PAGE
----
2 FUNDS FOR CHANGI AIRPORT PROFITS
Changi Airport will soon have to park part of its annual profits in two funds, as part of the Government's plans to ensure enough resources to deal with aviation crises and support future expansion.
Changi Airport Group will have to set up and maintain a reserve fund with annual undisclosed contributions, under the Aviation (Miscellaneous Amendments) Bill passed in Parliament yesterday.
Second Minister for Transport Ng Chee Meng said: "The reserve fund will act as a buffer against significant shocks to the aviation system, such as a downturn in the economy or a pandemic like Sars which may cause a sudden decrease in public confidence in air travel."
Separately, Changi Airport will also have to make annual contributions - from its surplus - to the Changi Airport Development Fund, which was set up in 2015 to support airport expansion projects.
Mr Ng also revealed that the Government has decided to reduce the cost of the new tax fee for travellers at the airport.
The initial plan was to charge each traveller departing from Changi Airport $12 and half the amount for those in transit, as part of a new tax to help fund a massive airport expansion project. But after listening to industry feedback, the Government decided to reduce the fee to $10.80 and $3, respectively.
The new airport development levy for travellers will start from July 1 and will be collected by airlines as part of the total air fare.
SOFTWARE BUG DISRUPTED SYSTEMS
Disruptions to the SingPass and CorpPass systems early last month were caused by a software bug that manifested only after a system enhancement was installed in January, said Senior Minister of State for Communications and Information Janil Puthucheary.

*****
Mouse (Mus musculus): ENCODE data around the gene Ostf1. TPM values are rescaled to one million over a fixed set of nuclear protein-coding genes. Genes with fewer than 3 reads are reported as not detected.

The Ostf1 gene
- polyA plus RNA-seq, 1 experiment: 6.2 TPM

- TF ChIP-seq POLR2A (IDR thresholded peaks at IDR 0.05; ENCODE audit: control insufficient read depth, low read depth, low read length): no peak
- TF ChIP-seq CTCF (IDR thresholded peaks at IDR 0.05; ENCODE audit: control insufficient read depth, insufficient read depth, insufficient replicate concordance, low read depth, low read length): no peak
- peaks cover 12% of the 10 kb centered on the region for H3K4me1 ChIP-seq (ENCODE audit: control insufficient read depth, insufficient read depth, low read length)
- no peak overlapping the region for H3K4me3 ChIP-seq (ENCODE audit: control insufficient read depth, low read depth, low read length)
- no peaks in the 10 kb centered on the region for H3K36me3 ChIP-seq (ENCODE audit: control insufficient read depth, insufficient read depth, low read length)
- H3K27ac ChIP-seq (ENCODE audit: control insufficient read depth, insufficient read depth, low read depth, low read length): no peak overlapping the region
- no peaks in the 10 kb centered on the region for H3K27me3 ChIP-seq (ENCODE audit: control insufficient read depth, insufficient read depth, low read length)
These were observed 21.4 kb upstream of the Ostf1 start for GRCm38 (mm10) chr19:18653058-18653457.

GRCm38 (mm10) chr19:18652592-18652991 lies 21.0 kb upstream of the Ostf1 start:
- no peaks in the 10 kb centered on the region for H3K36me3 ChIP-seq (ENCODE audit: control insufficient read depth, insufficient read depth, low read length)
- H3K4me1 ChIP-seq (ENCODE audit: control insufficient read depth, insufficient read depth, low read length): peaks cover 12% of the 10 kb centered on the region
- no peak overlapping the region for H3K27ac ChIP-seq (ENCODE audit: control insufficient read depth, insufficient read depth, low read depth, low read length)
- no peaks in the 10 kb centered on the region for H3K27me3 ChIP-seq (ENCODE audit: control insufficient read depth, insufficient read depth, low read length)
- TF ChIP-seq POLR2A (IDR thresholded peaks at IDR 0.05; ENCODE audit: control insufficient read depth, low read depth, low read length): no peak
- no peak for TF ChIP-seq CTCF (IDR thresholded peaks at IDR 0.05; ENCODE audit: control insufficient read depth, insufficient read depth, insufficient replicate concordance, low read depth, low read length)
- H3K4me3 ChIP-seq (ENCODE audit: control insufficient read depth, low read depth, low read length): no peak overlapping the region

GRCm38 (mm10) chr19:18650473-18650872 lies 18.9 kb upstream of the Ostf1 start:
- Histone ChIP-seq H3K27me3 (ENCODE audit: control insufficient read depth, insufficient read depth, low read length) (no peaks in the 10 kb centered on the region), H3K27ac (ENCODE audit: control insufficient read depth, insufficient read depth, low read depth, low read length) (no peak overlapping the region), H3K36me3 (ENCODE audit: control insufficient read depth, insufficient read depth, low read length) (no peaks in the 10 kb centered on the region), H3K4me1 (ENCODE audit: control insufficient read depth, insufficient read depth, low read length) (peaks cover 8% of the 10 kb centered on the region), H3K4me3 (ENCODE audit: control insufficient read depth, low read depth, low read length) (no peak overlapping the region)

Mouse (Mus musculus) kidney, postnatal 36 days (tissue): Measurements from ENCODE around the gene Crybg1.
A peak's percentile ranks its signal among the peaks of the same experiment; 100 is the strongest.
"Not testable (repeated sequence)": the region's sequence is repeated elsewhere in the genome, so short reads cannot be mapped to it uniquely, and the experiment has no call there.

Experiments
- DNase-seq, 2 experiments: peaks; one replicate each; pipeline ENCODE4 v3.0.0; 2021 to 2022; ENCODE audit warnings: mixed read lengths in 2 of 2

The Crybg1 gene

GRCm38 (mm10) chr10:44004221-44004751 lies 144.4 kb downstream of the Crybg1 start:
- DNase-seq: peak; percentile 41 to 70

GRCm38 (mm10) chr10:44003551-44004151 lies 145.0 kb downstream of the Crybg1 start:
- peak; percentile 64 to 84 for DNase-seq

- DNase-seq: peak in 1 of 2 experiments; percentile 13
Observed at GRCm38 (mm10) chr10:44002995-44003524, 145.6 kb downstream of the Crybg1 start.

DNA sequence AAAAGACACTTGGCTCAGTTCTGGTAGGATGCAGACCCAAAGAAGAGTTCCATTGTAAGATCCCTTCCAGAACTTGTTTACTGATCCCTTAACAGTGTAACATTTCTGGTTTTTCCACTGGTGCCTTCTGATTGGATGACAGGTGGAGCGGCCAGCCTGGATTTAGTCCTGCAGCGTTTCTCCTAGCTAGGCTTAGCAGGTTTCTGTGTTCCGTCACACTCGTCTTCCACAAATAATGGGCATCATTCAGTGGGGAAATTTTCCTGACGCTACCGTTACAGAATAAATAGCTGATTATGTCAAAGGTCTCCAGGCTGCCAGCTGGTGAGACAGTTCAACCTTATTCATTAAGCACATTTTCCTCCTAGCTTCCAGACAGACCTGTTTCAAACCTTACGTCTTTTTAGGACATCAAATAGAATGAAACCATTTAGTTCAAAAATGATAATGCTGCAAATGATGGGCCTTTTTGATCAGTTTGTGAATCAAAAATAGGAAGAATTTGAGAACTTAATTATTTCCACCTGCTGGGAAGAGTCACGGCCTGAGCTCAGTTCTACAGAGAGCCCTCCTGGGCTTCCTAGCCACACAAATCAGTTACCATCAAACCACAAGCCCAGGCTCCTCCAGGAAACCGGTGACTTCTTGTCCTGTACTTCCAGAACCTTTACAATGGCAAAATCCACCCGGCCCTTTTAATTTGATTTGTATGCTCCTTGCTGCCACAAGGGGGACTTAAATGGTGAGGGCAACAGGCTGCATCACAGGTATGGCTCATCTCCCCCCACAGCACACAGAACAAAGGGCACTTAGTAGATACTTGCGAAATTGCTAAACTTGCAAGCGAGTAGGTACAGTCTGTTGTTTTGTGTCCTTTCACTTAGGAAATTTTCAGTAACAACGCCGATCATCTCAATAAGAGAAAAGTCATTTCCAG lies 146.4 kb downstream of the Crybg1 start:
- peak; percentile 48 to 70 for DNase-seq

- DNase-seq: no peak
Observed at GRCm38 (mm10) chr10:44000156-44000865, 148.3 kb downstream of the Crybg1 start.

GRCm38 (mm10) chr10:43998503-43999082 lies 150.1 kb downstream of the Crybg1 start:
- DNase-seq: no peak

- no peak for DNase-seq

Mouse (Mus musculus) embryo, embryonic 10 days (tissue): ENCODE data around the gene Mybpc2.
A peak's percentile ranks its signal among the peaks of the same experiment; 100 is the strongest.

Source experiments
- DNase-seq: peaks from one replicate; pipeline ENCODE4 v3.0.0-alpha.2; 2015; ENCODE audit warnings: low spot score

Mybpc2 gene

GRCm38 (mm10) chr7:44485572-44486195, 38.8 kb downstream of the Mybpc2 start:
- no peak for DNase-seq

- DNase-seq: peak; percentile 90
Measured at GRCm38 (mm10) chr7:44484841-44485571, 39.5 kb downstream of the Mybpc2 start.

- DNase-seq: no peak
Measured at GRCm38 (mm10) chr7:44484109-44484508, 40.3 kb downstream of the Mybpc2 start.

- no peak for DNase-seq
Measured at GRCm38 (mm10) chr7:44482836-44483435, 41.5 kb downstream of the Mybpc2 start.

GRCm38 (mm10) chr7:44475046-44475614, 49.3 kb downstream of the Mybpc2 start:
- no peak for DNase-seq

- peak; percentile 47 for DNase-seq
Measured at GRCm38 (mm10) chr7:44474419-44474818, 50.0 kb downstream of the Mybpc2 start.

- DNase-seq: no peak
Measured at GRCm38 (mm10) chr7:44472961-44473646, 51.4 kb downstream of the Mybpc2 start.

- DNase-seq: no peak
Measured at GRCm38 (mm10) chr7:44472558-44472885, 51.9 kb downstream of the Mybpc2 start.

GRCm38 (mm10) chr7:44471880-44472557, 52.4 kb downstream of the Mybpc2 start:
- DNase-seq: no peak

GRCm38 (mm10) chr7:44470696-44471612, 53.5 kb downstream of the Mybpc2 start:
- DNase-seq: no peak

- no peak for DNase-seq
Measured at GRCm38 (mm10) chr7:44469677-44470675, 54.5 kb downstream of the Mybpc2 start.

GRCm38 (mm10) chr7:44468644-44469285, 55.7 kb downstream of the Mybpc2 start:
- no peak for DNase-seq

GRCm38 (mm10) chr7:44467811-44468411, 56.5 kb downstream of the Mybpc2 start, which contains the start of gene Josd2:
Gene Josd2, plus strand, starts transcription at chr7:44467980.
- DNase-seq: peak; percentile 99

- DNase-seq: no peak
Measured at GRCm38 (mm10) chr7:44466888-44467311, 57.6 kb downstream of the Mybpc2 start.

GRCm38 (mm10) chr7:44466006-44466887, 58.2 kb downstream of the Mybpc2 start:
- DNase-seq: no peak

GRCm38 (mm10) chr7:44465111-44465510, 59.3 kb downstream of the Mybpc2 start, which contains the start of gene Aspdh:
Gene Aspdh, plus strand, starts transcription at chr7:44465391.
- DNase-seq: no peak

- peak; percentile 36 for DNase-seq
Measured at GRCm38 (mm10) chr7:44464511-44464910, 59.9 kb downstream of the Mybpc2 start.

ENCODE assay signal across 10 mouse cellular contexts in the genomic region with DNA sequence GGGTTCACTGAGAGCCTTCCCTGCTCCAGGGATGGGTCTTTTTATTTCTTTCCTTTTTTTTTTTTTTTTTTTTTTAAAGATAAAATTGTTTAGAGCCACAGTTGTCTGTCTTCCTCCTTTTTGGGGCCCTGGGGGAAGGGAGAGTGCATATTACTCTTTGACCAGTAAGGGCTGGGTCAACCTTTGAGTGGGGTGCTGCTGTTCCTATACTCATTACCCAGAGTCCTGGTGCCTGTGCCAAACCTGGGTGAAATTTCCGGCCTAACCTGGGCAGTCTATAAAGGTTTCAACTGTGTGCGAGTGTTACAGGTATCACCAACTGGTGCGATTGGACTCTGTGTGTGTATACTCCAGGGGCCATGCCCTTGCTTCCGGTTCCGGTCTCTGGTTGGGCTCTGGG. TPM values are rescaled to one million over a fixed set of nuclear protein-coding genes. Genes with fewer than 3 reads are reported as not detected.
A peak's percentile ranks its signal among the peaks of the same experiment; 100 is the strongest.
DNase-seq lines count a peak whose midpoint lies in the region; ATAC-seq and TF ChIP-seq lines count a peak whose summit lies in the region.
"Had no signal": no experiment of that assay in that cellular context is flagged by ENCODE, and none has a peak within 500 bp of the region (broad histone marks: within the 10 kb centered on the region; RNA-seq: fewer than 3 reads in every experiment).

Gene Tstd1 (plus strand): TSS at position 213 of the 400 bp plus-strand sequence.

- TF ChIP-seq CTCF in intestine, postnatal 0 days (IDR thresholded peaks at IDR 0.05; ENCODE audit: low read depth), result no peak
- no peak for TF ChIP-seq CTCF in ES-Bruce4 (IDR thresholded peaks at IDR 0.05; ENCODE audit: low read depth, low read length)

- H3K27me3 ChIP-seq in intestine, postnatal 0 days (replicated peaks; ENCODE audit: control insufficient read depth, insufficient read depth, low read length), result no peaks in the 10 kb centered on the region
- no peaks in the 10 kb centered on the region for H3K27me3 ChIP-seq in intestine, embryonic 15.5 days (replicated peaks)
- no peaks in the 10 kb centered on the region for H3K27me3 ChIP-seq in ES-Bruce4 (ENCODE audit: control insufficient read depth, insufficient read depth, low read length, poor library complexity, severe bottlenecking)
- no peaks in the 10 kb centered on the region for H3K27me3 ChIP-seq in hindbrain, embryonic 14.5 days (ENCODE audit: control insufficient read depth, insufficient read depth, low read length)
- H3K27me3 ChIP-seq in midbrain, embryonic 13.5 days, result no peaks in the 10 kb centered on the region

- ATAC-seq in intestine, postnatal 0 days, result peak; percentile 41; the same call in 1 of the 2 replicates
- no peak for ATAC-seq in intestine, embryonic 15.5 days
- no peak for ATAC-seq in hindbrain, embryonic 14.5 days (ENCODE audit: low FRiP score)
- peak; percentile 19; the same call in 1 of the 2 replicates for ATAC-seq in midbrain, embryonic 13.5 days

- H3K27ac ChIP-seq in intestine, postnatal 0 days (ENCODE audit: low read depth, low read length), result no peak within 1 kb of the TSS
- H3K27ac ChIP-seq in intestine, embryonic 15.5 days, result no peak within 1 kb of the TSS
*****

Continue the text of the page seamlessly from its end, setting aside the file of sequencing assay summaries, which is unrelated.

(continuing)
The bug was in the server provided by the commercial vendor Gemalto and was previously undetected, explained Dr Janil, who was responding to a question by Dr Tan Wu Meng (Jurong GRC) about investigations over the disruptions.
Gemalto, the Dutch cyber-security provider, has acknowledged the fault lay with the software bug and has been helpful in the recovery process, said Dr Janil.
On Feb 8, access to the authentication systems for SingPass and CorpPass experienced a six-hour outage. Another five-hour disruption took place the following day.
"Our early detection and warning capabilities can be improved and will be improved," said Dr Janil.
"We intend to do so by enhancing the software checks and diagnostics so that in such cases, the engineers can act before the system condition worsens to a state that would affect users."
PDVL ONLY IN ENGLISH
More than 90 per cent of applicants for the private-hire car driver's vocational licence (PDVL) have at least a D7 grade in O- or N-level English, said Second Minister for Transport Ng Chee Meng.
The rest of the applicants passed the Level 3 Listening, Reading and Speaking modules of the Workplace Literacy Computer Adaptive Test.
He was responding to Miss Cheng Li Hui (Tampines GRC), who had asked for the numbers.
Mr Ng said private-hire car drivers must be able to read and speak simple English so that they can navigate roads and buildings, "the names of which are primarily in English".
"This also ensures that the drivers can communicate effectively with all commuters - both Singaporeans and tourists."